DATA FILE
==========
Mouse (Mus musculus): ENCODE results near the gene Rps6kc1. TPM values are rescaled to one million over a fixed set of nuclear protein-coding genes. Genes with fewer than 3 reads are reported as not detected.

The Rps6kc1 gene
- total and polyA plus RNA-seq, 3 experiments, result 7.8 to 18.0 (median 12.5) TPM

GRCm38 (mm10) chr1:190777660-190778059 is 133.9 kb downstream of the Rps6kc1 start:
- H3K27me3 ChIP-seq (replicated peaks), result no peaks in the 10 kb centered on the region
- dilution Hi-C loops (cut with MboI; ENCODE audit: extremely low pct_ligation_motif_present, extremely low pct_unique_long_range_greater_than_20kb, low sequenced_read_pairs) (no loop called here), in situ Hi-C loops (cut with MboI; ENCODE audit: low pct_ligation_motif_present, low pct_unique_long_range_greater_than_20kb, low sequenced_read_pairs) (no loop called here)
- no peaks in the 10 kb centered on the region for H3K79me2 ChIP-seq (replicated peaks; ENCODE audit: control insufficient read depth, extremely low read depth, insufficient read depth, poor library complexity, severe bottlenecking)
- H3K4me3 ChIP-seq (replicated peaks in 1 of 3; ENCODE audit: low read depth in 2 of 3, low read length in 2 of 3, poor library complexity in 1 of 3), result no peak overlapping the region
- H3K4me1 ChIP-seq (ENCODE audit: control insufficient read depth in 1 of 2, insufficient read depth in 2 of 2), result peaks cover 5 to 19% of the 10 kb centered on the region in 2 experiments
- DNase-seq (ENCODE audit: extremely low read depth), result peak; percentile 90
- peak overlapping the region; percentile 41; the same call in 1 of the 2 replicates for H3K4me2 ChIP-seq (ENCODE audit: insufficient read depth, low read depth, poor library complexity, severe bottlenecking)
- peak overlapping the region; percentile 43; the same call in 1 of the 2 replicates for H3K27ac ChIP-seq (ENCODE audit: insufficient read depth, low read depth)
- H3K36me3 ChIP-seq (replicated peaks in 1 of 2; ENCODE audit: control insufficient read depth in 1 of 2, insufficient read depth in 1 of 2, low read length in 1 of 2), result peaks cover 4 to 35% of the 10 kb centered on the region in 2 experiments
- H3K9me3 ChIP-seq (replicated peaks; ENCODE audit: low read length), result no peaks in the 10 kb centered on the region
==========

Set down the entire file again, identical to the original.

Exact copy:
Mouse (Mus musculus): ENCODE results near the gene Rps6kc1. TPM values are rescaled to one million over a fixed set of nuclear protein-coding genes. Genes with fewer than 3 reads are reported as not detected.

The Rps6kc1 gene
- total and polyA plus RNA-seq, 3 experiments, result 7.8 to 18.0 (median 12.5) TPM

GRCm38 (mm10) chr1:190777660-190778059 is 133.9 kb downstream of the Rps6kc1 start:
- H3K27me3 ChIP-seq (replicated peaks), result no peaks in the 10 kb centered on the region
- dilution Hi-C loops (cut with MboI; ENCODE audit: extremely low pct_ligation_motif_present, extremely low pct_unique_long_range_greater_than_20kb, low sequenced_read_pairs) (no loop called here), in situ Hi-C loops (cut with MboI; ENCODE audit: low pct_ligation_motif_present, low pct_unique_long_range_greater_than_20kb, low sequenced_read_pairs) (no loop called here)
- no peaks in the 10 kb centered on the region for H3K79me2 ChIP-seq (replicated peaks; ENCODE audit: control insufficient read depth, extremely low read depth, insufficient read depth, poor library complexity, severe bottlenecking)
- H3K4me3 ChIP-seq (replicated peaks in 1 of 3; ENCODE audit: low read depth in 2 of 3, low read length in 2 of 3, poor library complexity in 1 of 3), result no peak overlapping the region
- H3K4me1 ChIP-seq (ENCODE audit: control insufficient read depth in 1 of 2, insufficient read depth in 2 of 2), result peaks cover 5 to 19% of the 10 kb centered on the region in 2 experiments
- DNase-seq (ENCODE audit: extremely low read depth), result peak; percentile 90
- peak overlapping the region; percentile 41; the same call in 1 of the 2 replicates for H3K4me2 ChIP-seq (ENCODE audit: insufficient read depth, low read depth, poor library complexity, severe bottlenecking)
- peak overlapping the region; percentile 43; the same call in 1 of the 2 replicates for H3K27ac ChIP-seq (ENCODE audit: insufficient read depth, low read depth)
- H3K36me3 ChIP-seq (replicated peaks in 1 of 2; ENCODE audit: control insufficient read depth in 1 of 2, insufficient read depth in 1 of 2, low read length in 1 of 2), result peaks cover 4 to 35% of the 10 kb centered on the region in 2 experiments
- H3K9me3 ChIP-seq (replicated peaks; ENCODE audit: low read length), result no peaks in the 10 kb centered on the region